After initial large unit offensive successes, we surrendered tactical advantages and key terrain to return to our base camps, confident the enemy would eventually wither away.  Abrams' multi—division conventional offensive into Cambodia in 1970, while politically divisive at home, was one of the most successful large—scale operations in history and set back Hanoi's timetable by at least one year.  The attack into NVA sanctuaries should have been conducted in 1965, but the timing of the campaign and the political restraints of the time don't negate the usefulness of large, conventional offensives against a 'people's army.'

On top of this, Abrams' 'secure and hold' strategy was an adaptation of standard tactical principles he used in WW II while part of Patton's Third Army in the drive across Europe.  Talk with any veteran or read any account of Patton's 'blitzkrieg' operations and you'll see the pincer movements and envelopments were always followed up by infantry, MP, maintenance, or supply units (any type of unit would do) occupying the towns in the wake of the armored thrusts.  In other words, Patton and Abrams understood that the best 'counter—insurgency' tactic was to hold the towns to prevent stay behind fanatics from establishing a base of resistance.

The word was put out: beat the enemy down and make it painful for him to continue to fight.  Total victory was the only acceptable outcome.  Even though successful in these tasks, several thousand "insurgent" Nazi  Werewolves managed to organize  and terrorize both occupation forces and civilians alike. 

But in those days, the Nazi guerillas were treated far differently than Saddam's irregulars are today, and the German 'insurgency' was nipped in the bud.  Perhaps our soft approach to our current enemies is one of the unfortunate results of our minimalist war—fighting mentality.

Who are the 'insurgents' today?

Laurie Mylroie and Ayad Rahim in their excellent piece, "Origins of the Iraqi Insurgency," tell us how recently released intelligence documents confirm that the so—called 'insurgency' is still largely made up of Saddam's guerilla army  allied with jihadists and Syrian Baathists, which has been the case since 'at least 1998.'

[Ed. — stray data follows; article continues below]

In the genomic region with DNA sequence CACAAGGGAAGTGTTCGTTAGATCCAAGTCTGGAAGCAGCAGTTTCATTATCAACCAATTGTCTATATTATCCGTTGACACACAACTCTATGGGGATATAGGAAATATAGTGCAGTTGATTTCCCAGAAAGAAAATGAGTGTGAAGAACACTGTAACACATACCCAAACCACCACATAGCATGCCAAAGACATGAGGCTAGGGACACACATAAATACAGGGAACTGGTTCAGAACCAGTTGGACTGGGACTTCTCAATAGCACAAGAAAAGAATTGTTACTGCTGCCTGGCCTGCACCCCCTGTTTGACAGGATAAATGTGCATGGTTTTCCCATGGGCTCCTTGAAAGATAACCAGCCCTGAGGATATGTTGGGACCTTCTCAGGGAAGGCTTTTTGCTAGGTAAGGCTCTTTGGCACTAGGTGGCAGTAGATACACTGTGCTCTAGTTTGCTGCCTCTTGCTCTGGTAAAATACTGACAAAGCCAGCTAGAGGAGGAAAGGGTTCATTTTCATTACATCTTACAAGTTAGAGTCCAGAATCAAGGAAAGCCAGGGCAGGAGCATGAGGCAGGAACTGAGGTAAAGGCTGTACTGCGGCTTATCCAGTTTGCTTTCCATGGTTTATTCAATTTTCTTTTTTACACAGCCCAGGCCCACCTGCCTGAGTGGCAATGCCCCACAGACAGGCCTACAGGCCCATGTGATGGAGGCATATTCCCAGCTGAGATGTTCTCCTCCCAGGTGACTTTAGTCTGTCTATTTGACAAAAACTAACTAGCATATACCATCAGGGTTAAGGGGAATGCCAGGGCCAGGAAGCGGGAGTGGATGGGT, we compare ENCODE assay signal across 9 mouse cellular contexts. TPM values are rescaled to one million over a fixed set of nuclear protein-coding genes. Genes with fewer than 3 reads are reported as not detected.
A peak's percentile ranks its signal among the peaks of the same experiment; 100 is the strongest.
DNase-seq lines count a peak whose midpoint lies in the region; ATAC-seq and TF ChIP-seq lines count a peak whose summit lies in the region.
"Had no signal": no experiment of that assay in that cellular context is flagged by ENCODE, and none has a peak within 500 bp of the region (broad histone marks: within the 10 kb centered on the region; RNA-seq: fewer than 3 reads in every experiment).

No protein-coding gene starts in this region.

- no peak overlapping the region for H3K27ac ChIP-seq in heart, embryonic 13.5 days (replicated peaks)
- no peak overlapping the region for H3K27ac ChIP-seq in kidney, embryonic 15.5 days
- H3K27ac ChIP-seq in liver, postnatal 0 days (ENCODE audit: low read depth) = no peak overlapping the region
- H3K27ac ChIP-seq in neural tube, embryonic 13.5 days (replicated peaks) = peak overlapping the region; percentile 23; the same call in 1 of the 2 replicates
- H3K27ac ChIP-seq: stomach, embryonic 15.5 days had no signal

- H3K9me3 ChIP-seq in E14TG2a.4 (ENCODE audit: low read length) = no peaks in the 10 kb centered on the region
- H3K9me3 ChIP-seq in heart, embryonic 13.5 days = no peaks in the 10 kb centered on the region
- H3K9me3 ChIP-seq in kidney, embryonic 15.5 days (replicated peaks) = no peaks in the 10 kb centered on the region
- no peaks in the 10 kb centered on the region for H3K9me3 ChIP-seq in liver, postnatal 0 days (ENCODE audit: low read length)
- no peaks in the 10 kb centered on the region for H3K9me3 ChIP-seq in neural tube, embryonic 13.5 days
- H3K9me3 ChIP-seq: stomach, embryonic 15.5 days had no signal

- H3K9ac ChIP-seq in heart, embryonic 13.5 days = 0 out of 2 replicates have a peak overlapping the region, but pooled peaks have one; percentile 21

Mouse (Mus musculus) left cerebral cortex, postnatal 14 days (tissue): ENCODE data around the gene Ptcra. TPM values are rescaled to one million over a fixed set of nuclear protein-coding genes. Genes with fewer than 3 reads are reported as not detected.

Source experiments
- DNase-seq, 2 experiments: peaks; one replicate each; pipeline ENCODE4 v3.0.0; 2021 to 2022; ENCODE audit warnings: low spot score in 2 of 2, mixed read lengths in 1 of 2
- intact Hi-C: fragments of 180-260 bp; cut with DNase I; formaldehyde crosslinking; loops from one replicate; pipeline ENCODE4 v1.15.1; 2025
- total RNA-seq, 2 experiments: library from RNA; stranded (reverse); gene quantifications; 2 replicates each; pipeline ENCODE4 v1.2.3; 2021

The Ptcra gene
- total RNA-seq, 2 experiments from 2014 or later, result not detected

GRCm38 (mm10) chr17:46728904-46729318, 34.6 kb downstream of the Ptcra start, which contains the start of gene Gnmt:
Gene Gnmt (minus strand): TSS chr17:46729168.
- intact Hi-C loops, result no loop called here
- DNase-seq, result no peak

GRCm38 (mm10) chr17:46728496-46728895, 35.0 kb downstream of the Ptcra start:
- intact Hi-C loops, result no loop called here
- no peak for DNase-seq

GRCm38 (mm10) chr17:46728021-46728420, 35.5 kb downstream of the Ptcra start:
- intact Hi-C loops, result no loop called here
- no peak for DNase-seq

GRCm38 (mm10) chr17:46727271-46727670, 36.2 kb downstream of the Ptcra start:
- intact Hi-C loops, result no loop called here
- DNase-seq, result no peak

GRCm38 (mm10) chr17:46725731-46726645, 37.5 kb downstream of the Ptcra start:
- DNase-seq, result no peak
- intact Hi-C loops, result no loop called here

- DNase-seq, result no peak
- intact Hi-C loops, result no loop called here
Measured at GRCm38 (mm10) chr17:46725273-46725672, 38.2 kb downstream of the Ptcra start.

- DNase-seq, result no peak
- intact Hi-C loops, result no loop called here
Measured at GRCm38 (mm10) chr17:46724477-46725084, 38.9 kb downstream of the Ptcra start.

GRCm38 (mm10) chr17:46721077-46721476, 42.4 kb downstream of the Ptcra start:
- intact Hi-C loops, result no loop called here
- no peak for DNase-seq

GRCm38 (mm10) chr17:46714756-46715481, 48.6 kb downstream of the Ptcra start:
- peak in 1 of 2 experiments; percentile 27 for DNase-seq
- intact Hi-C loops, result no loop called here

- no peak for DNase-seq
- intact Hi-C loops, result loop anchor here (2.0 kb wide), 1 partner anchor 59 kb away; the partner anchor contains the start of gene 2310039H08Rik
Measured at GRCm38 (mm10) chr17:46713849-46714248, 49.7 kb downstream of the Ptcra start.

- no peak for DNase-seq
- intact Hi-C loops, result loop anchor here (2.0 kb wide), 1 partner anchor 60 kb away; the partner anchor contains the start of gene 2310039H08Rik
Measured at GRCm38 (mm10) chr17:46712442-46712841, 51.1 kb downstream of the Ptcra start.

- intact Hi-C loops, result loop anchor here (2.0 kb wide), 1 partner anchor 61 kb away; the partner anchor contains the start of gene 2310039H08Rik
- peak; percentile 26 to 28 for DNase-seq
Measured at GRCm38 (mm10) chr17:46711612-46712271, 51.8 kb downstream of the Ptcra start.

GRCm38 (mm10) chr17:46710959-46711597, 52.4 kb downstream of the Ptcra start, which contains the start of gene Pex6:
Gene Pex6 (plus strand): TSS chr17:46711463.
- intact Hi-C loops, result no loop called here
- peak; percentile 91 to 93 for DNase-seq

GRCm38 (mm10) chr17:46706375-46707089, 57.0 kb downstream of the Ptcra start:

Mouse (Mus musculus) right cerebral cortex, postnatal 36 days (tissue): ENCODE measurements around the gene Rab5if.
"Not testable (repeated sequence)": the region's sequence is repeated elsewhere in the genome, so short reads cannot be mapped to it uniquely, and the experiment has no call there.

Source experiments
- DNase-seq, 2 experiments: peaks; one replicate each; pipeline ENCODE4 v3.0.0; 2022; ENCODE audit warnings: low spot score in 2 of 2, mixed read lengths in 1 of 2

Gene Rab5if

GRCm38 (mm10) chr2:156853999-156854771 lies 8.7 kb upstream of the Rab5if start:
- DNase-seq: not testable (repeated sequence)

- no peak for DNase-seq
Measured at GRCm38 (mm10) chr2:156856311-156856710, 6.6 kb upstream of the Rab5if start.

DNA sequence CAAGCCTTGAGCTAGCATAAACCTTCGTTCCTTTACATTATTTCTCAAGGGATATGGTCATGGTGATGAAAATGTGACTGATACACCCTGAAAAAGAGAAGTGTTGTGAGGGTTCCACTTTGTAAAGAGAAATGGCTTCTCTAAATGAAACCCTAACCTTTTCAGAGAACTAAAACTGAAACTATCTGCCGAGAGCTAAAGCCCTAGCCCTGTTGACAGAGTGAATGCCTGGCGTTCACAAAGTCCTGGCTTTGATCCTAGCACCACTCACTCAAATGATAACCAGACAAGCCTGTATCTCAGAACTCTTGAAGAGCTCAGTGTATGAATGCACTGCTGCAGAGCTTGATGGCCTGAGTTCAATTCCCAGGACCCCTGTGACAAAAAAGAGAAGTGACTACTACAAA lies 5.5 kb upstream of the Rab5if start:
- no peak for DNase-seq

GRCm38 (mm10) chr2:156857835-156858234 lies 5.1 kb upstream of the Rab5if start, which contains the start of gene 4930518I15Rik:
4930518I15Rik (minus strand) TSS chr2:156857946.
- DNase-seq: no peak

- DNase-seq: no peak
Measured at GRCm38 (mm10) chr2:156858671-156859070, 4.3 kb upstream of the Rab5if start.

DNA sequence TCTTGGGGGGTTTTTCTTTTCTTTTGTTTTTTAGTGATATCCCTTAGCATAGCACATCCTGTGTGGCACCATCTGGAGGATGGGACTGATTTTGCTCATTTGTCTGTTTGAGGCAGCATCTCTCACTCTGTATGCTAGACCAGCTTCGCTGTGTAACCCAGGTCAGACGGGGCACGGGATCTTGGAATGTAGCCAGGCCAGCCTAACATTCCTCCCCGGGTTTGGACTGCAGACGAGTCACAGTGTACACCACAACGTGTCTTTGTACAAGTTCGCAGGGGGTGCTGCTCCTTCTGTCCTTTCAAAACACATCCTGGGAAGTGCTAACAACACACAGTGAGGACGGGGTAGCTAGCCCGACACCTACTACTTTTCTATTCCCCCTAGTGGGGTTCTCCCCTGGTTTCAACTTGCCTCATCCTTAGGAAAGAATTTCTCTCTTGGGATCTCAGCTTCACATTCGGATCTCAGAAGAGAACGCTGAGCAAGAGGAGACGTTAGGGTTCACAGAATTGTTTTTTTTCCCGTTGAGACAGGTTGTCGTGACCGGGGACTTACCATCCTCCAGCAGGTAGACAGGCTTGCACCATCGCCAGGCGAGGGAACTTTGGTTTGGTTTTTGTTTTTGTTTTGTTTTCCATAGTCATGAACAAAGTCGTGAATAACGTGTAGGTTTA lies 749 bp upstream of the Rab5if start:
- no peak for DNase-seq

Yet, the US command changed the description of our enemy in 2005 to 'insurgents,' focusing on Zarqawi and downgrading the Syrians and Baathists. Mylroie and Rahim ask the logical question: 'Why should that cooperation have stopped in 2005?'

The answer is that in January of 2005, the Iraqis established their first elected government in over 50 years.  The Former Regime Elements could now be magically transformed from the Baathist thugs, criminals, and renegade intelligence operatives that they truly were, into a 'classical insurgency' — the proverbial popular movement against an unjust Iraqi government. 

Suddenly, the media and the moonbat left's Vietnam template of the US struggling against an intractable popular insurgency had been revived thanks to of all people, a few active and retired flag officers.  A convenient out now existed.

This is not to discount the friction and fog of war that normally waylay the best laid plans of our forces.  The course of the Iraq campaign needs to governed by events on the ground and not by an artificial timeline, despite sporadic calls from the Democrat—left for a timetable for a timetable of withdrawal.  But there have been too many instances of reluctance to finish off the enemy and return former (?) enemy commanders to positions of power, and downright bartering  with high—ranking Baathist holdovers.

The time for experimenting with post—modern, enlightened counter—insurgency theory needs to end now, as does CENTCOM's lame and confusing PR efforts covering 'hearts and minds' operations.  The American people certainly expected a long War on Terror, but they didn't anticipate a never—ending campaign of attrition within the larger war.  This delay—by—design operation has made an electorate that is now largely disengaged from the outcome in Iraq, and fearful of further engagements with the Islamo—fascists. 

Let's finish off Saddam's army. After all, the mullahs of Persia are on deck.

Douglas Hanson is the national security correspondent of The American Thinker.